Facebook users in the U.S will pay $100 to send a message to Zuckerberg or any other VIP, those not willing to pay will be swiftly directed to the 'other inbox'.
Facebook Inc (NASDAQ:FB) founder and CEO, Mark Zuckerberg, has now become a direct source of income for the company. Users who want to message Zuckerberg through the platform will have to pay a fee of $100. This charge, which is reported to be in its testing stage, is part of a system designed by Facebook to bolster revenue and stamp out spam.
First introduced in the U.S market during the December holiday season, this system started with a charge of $1 payable by any member who wished to message a user not in their friends list. At the time, Facebook pointed out that it wanted to establish whether introducing a “financial signal” would enhance its formula for delivering relevant and useful messages to its members.
The new advancements in this system not only require members to part with $100 in order to gain audience with Zuckerberg, but also require members to pay the same amount in order to reach other VIPs with sizeable followings on the social platform. In a concise statement, a Facebook spokesman shared insights on the issue, confirming the charges. “We are testing some extreme price points to see what works to filter spam,” he said. This $100 advancement on the December $1 charge is also exclusively restricted to U.S users.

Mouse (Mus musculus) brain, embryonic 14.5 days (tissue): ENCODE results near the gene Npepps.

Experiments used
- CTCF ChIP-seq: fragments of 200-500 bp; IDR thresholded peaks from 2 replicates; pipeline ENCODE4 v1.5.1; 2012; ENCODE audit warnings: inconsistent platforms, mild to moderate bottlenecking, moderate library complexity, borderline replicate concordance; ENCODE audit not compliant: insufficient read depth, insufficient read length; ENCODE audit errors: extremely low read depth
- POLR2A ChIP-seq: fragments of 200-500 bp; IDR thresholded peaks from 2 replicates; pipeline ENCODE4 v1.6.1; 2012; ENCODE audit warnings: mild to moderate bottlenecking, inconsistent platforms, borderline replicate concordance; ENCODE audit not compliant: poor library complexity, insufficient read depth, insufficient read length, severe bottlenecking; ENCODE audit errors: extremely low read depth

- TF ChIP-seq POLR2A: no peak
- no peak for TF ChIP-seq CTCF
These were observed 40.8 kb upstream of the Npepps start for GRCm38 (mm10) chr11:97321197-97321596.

VIPs that will participate in this test will receive only one message from each individual ‘stranger’ to their main inboxes each week. Facebook has however not revealed how many public figures are involved or if the involved parties have been informed of the advancements. Nonetheless, Facebook Inc (NASDAQ:FB) said that it has set a threshold number of followers to decide who to include in the test.
Can’t fork out $100? Introducing the ‘other’ inbox
Facebook Inc (NASDAQ:FB) members who want to contact Zuckerberg and other public figures without paying $100 can still do so. Nonetheless, their message will be sent to the VIP’s ‘other inbox’. As the name suggests, this inbox is not only flooded with innumerable messages, but is also given lesser priority in comparison to the main inbox. In fact, most VIPs regard this ‘other inbox’ as a spam folder.
Facebook said the move to introduce this new system was partly influenced by commentators and researchers who backed the move, saying that it may be the most effective way to discourage unwanted messages and facilitate delivery of messages that are both relevant and useful.
Facebook Inc (NASDAQ:FB) has made notable changes to its website recently, including the introduction of more changes to its timeline.